We drove, lost, through Mountain View's Shoreline business park. Dave drove, but we all were lost. It was amazing how lost I was, since I was just a mile from work. We were looking for boats on Shoreline Lake. We found Shoreline Lake, but no boats, only mobile homes. We drove through empty business park weekend parking lots until we found a road to a Shoreline Lake boathouse. There, we found out our next challenge--pedal a pedal boat out to another boat to pick up a puzzle.
Paddling a pedal boat need not be a relaxing activity. If approached with the proper intensity, it can be quite awkward. Dave Loftesness and I are tall. Each of us is too tall to pedal comfortably in one of these boats. However, by sitting one's bottom on the "neck rest" of the seat, each of us could sort of fit. We also found out that paddling harder does not result in a proportional increase in speed--once you hit a fairly low speed, the water resistance slows you down. You can pedal harder, but you just create a bunch of splashes.
We picked up our puzzle. It was a Wheaties Box! With our photo on the cover! I should explain the photo. I should explain our team name. I should explain the traffic cones.
The Shinteki officials had decreed that all teams play in costume. I had applied as "Pacific Guess and Eclectic", a team of stochastic linemen. The Shinteki folk also demanded a team photo showing an Olympic event. I had no team photo--our team never met each other until the week before the event, after the photo was due. (I set up a dinner which I called the "Let's-Make-Sure-That-Emily's-Not-a-Psycho Dinner"; I suppose that Emily called it something similar but different.) So instead I pasted together photos of linemen and added Olympic-sounding captions:
I went to White Cap, a store for building contractors. There I picked up some hardhats and reflective orange vests. But the piece de resistance was the traffic cones. In Shinteki Untamed, the most awesome team may have been Team Briny Deep. Why? Because they played dressed up as pirates and their van had an anchor. When I saw that anchor, I understood the supreme importance of proper vehicle accessories. Thus, I picked up four traffic cones and plastered PG?E stickers on them.
(On game day, as Dave drove me and Pete down to the game start, I kept noticing abandoned traffic cones by the side of the road. "Why did I buy traffic cones?" I wailed, "There must be hundreds of them out here free for the taking." Days later, I was still very aware of the cones which saturate our world. But I got over it.)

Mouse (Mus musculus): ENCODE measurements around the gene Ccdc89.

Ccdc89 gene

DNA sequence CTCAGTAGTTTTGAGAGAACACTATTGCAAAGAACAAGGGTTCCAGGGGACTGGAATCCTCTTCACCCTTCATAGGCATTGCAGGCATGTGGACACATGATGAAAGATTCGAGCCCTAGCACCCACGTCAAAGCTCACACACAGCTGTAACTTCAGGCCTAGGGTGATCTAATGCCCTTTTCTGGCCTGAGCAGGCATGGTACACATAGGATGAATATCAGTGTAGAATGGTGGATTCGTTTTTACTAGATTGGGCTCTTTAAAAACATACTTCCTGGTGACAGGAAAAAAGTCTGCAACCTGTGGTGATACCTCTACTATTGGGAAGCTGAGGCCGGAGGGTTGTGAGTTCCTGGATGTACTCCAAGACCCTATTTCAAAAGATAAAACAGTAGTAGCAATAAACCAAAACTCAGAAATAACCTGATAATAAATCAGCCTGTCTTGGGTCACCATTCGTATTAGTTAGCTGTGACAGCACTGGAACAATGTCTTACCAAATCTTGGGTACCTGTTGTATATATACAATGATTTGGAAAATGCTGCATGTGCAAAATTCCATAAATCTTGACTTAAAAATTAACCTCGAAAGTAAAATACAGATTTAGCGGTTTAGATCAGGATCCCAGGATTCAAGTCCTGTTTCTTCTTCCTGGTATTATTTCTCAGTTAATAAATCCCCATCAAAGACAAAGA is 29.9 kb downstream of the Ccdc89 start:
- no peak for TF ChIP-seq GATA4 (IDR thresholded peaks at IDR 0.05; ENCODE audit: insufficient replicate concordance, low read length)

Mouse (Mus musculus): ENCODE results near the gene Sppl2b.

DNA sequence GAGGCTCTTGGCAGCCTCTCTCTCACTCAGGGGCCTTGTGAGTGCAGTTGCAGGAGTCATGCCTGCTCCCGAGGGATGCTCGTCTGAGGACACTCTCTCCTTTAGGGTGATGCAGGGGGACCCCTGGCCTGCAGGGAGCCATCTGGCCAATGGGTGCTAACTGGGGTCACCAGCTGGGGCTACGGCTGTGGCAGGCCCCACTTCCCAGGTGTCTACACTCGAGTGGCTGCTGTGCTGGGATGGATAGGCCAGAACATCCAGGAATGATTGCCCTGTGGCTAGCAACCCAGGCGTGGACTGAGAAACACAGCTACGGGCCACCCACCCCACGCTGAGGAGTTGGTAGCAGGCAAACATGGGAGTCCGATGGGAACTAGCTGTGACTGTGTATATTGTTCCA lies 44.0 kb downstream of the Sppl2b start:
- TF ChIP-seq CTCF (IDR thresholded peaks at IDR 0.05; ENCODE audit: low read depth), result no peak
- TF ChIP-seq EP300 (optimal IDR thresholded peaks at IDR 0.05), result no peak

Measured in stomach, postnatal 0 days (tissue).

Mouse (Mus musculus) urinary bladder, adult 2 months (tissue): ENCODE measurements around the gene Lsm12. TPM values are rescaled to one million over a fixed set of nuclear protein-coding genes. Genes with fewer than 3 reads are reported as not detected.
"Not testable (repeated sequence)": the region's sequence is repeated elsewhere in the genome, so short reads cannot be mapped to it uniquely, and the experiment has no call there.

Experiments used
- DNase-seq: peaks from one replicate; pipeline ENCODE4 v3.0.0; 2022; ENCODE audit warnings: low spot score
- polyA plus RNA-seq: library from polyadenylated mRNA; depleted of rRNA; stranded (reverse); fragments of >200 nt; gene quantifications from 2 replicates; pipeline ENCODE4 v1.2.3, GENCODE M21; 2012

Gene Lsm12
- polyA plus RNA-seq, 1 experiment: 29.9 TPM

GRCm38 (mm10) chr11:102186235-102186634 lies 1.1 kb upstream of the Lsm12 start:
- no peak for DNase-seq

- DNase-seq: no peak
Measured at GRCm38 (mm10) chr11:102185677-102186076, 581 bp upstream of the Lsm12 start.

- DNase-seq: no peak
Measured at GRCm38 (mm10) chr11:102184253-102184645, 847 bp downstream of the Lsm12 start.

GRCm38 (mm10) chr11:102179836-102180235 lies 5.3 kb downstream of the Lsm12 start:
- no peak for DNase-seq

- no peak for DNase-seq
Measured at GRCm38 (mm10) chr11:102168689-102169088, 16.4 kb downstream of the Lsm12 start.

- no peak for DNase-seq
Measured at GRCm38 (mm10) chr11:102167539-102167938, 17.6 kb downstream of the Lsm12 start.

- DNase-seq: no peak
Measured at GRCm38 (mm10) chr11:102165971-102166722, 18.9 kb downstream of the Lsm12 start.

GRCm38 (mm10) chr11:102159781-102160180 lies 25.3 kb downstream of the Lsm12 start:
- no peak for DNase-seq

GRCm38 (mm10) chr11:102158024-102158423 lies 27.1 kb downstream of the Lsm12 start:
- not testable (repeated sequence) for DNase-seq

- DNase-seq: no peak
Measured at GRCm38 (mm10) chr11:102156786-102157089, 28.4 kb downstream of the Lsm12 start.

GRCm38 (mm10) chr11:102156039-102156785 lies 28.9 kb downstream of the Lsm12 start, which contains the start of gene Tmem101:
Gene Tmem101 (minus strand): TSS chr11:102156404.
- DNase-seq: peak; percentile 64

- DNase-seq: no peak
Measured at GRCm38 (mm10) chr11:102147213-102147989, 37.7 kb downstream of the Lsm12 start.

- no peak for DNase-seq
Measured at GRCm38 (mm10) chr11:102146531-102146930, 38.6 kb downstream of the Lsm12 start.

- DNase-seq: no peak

Where was I? Oh, right, so the Wheaties Box had our photo on it. Yeah. We tore open the box. Inside were... Wheaties. And a word search puzzle.
I handed over the word search to Dave. (For the pedal back to land, Dave and I had stepped back to the pedal boats passenger area; Pete and Emily were paddling.) I spent a couple of minutes looking at the Wheaties Box, which had a lot of weird stuff in its graphics. Captions referred to Tom Pappas and Bob Kersee--strange names with unusual double letters--they had to be clues! Except that I eventually noticed that the only doctored part of the box was our photo is glued onto the front--the front of a regulation Wheaties box. Wheaties boxes are just generally covered with stuff that doesn't make much sense, I guess.
The Word Search was really cool. Once you solved it, the leftover letters spelled out a secret message. The message told you that that message--could be found in the list-of-words-to-find. And there was another layer of puzzle after that. The Shinteki folks generally don't want participants to reprint their puzzles. But believe me--that puzzle was awesome. It may have seemed extra awesome because we did the first part of the solving on the boat. Emily and Pete figured out that they could look backwards over their shoulders at the puzzle and find words as they pedaled. Back on land, we finished off the puzzle while lounging on a lawn under a shady tree. Yay for lawns and shady trees.
Oh man, it's months later, and I'm still thinking that word search may have been the most elegant puzzle I've ever seen in a game.
I am hazy on the order in which we encountered the next couple of puzzles.
We drove to a tiny parking lot by a nature area--we were to walk up to a view point... Uhm, Hunter's Point, Dave says... to pick up our next puzzle. But there were no parking spots left in the tiny parking area. So we made our own spot, setting out the orange traffic cones around the car. The cones made it an official parking spot: after we hiked up, picked up the next puzzle, and hiked back, there were other vehicles parked next to ours. We packed up the cones; we drove away from the parking lot to make room for more teams.
Specifically, we drove in search of a coffee shop in which to sit and solve. We went past a dingy place, but did not stop. Nor did we stop at one of the many fast-food places and taquerias that might have sold us soft drinks. If I was an efficiency-centric team captain, I would have railed at my team about the need to settle for a dingy dive so as to not spend precious time. But one of my top reasons for enjoying these games is finding unusual places. And any strip-mall street where one can drive five miles before hitting a Starbucks is pretty unusual around here.